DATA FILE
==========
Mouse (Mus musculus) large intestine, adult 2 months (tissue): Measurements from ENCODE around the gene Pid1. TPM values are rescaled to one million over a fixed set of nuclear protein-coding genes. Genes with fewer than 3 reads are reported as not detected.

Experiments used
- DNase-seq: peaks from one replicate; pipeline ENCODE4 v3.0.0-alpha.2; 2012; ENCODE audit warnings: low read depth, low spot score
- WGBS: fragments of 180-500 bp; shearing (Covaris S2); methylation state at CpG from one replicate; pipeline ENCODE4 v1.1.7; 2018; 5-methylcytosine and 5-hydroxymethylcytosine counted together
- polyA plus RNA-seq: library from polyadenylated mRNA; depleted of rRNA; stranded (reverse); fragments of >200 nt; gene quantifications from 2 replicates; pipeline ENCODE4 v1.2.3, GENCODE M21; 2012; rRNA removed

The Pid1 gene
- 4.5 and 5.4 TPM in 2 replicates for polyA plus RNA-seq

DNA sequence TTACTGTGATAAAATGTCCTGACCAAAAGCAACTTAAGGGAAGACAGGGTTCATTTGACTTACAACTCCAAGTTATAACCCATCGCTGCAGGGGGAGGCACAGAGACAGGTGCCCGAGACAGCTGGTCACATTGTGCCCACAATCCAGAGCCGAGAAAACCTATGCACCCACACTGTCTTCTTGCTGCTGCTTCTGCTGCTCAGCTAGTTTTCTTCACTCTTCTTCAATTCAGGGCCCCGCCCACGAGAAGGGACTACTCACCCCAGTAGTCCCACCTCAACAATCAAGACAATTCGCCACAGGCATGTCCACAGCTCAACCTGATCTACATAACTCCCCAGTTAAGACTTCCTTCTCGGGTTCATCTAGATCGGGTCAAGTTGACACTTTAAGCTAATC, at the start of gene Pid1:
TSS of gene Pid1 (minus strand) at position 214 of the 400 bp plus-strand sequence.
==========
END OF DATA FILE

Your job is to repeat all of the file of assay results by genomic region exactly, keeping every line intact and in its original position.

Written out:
Mouse (Mus musculus) large intestine, adult 2 months (tissue): Measurements from ENCODE around the gene Pid1. TPM values are rescaled to one million over a fixed set of nuclear protein-coding genes. Genes with fewer than 3 reads are reported as not detected.

Experiments used
- DNase-seq: peaks from one replicate; pipeline ENCODE4 v3.0.0-alpha.2; 2012; ENCODE audit warnings: low read depth, low spot score
- WGBS: fragments of 180-500 bp; shearing (Covaris S2); methylation state at CpG from one replicate; pipeline ENCODE4 v1.1.7; 2018; 5-methylcytosine and 5-hydroxymethylcytosine counted together
- polyA plus RNA-seq: library from polyadenylated mRNA; depleted of rRNA; stranded (reverse); fragments of >200 nt; gene quantifications from 2 replicates; pipeline ENCODE4 v1.2.3, GENCODE M21; 2012; rRNA removed

The Pid1 gene
- 4.5 and 5.4 TPM in 2 replicates for polyA plus RNA-seq

DNA sequence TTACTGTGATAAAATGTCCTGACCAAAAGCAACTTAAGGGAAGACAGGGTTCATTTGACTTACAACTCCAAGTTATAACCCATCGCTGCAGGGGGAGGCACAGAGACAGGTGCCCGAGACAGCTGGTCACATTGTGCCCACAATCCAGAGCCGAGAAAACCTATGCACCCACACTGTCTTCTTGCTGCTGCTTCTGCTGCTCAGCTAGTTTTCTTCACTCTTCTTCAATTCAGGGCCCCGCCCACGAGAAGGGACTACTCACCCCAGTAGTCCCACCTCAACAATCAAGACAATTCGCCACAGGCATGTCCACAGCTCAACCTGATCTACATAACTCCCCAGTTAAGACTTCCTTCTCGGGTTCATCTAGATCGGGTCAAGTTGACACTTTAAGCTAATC, at the start of gene Pid1:
TSS of gene Pid1 (minus strand) at position 214 of the 400 bp plus-strand sequence.